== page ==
Managed by the Office of Public Works (OPW) in Ireland Phoenix Park was at the beginning of its existence in the 1660’s as a royal hunting Park .The public was only allowed access to the Phoenix Park in 1747. From that time a very large herd of fallow deer can be observed grazing in Phoenix Park to this day. So large is the herd that the OPW has to carry out regular culls to control it.
Phoenix Park is also home to a large number of attractions;
- The Zoological Gardens. Dublin Zoo started in 1831. By 1840, the Zoo had grown to 40 or so animals and 70 or so birds mainly sent over by London Zoo and the management took the bold decision to let, for a penny, the public in on a Sunday. Since then the Zoo has been one of Dublin’s big attractions with well over a million visitors on a huge site.
- Áras an Uachtaráin. Originally occupied by British Lord Lieutenants and Governor Generals of Ireland as their official residence in Ireland the Aras now houses as their official residence all the Presidents of Ireland since Dr Douglas Hyde in the 1930’s
- Victorian flower gardens. Started in 1840 and subsequently walled and enclosed in 1864 they shine as a beacon in Dublin to Victorian horticulture. In the Victorian flower garden there is a lake and a purposeful children’s play ground.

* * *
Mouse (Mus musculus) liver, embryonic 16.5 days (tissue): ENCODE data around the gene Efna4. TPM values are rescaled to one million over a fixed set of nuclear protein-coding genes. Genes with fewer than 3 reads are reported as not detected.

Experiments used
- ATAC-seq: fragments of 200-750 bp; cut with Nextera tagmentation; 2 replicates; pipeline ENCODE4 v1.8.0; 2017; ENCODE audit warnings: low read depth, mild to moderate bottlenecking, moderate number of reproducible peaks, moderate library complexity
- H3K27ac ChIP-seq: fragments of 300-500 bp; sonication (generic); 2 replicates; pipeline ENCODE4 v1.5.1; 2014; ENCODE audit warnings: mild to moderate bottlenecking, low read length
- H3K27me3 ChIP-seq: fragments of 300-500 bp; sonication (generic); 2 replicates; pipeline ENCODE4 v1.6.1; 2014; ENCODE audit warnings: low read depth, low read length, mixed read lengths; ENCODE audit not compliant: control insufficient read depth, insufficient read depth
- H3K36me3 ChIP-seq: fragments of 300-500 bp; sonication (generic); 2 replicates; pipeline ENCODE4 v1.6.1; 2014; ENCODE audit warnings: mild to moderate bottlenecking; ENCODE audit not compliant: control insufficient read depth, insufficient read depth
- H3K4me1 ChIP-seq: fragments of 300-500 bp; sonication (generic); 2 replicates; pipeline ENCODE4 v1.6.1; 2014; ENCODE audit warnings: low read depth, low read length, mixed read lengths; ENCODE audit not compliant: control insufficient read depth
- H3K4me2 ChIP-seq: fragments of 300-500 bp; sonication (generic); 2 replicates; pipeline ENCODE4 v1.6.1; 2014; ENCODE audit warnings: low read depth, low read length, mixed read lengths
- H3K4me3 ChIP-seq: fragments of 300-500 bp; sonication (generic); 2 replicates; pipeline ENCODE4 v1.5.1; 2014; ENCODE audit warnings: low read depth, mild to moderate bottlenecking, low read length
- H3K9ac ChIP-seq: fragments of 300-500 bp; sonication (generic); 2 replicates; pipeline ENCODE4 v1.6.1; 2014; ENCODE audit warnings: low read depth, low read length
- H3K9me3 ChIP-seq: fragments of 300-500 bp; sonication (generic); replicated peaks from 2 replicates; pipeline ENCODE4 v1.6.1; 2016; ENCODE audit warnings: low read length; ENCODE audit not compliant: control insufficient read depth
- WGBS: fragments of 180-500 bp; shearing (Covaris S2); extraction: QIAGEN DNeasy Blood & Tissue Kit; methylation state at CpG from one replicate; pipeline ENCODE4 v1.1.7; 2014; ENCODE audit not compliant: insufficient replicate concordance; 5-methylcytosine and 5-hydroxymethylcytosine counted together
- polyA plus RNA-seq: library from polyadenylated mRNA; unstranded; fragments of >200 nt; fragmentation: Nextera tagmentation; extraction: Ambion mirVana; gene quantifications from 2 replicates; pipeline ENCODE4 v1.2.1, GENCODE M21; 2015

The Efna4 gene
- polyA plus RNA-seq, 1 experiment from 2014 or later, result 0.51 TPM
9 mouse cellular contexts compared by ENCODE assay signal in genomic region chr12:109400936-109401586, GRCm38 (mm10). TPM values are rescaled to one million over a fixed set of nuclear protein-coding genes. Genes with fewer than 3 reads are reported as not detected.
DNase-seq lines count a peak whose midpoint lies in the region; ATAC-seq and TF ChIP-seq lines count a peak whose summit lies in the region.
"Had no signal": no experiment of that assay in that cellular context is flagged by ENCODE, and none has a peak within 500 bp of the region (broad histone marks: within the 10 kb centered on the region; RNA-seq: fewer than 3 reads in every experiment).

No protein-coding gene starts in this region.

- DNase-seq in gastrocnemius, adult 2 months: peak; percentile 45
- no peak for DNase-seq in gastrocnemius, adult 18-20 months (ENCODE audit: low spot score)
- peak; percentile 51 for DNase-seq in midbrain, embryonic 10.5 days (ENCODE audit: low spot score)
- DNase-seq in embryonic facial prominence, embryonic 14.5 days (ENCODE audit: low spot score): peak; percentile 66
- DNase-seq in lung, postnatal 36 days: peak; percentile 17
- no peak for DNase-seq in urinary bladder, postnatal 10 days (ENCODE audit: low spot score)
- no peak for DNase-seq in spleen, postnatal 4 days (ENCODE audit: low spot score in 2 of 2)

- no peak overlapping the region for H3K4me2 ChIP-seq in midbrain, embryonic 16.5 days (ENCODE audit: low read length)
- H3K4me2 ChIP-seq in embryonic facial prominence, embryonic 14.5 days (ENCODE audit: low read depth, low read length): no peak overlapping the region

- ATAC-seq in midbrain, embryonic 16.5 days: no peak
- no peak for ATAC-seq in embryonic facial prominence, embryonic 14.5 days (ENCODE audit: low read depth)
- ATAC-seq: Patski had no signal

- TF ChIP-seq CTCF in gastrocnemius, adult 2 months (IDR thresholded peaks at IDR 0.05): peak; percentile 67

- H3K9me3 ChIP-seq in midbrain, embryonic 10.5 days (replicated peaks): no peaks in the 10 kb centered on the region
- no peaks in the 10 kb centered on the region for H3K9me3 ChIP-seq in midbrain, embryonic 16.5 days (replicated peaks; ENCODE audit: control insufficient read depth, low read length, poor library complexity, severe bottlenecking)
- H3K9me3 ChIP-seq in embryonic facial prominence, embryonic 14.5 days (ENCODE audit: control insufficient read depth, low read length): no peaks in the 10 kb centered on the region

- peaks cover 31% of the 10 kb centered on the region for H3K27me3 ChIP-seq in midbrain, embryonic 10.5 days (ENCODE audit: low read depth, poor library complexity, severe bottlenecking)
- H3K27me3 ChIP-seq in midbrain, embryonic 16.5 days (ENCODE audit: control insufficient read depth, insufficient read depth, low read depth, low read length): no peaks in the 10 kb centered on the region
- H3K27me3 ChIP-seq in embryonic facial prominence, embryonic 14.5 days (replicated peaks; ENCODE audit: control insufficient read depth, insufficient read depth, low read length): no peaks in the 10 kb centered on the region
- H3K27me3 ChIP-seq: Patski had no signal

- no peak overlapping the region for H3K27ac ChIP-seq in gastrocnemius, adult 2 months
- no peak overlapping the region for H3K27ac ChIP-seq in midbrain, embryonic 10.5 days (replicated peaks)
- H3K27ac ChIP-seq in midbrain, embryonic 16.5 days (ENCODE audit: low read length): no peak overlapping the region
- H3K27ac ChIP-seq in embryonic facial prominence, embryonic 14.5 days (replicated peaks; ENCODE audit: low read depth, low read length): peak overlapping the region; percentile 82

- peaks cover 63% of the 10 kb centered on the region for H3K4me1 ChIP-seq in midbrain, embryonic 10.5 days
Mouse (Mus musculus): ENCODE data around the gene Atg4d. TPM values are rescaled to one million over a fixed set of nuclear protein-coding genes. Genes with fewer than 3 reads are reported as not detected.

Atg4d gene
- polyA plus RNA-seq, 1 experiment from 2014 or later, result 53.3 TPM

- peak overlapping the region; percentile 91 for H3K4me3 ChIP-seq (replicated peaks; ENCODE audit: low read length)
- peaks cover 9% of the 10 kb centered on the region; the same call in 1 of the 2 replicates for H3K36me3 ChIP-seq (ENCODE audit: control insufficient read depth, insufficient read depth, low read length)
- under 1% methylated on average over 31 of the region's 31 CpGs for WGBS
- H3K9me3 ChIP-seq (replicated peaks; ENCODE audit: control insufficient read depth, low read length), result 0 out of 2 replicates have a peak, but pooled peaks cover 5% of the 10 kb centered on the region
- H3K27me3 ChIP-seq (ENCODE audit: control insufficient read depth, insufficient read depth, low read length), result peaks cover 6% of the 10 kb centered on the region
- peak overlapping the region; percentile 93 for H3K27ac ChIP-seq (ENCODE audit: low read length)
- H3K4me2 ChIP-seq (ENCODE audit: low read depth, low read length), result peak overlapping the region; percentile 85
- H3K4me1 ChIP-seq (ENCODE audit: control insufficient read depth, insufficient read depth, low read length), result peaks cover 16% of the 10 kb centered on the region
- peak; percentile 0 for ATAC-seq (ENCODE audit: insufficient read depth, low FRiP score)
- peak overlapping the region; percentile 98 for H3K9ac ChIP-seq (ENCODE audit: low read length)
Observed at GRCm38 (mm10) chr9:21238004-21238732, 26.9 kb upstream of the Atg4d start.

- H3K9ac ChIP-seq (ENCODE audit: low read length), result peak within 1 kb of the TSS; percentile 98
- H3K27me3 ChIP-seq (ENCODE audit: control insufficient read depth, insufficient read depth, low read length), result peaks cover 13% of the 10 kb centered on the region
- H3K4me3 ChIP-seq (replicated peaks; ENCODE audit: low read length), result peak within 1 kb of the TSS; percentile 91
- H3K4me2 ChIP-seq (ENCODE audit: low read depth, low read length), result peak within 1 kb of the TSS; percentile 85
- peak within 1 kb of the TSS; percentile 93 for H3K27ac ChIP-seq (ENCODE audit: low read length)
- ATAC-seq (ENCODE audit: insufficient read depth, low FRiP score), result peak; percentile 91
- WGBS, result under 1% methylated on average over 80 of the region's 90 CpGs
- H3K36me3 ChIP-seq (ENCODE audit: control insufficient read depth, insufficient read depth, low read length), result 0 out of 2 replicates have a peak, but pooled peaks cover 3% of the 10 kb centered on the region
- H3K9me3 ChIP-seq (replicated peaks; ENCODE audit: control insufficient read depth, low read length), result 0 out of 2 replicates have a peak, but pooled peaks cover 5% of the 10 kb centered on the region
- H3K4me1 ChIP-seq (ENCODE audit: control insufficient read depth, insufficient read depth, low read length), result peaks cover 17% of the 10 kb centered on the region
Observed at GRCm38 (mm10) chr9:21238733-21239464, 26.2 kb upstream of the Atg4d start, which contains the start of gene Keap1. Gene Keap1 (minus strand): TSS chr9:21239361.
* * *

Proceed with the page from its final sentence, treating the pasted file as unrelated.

Phoenix Park is is very centrally placed in Dublin as it is only two kilometers from O’Connell Street and is easily accessible by public transport and not many people know that there is a railway tunnel underneath Phoenix Park linking Heuston Station with Connolly Station.
Sport in Phoenix Park
Whether your Sport is either a Team Sport or an Individual Sport there is plenty to keep you fully occupied in Phoenix Park. From motor racing and cycling, to polo, cricket, soccer and hurling, the amount of space available allows not only a broad range of sports to be played and performed but with little stress and proper safety.
On Blooms day and for sometime after Phoenix Park hosts an outstanding garden festival which attracts professional and amateurs a like from Ireland and abroad to see the magnificence of Irish horticulture.
Glen Pond should not be missed as it is placed in the very beautiful scenery of the Furry Glen. There are so many walks and bicycle paths to try you will not get bored.
Gary Matthews Solicitors
Medical negligence solicitors, Dublin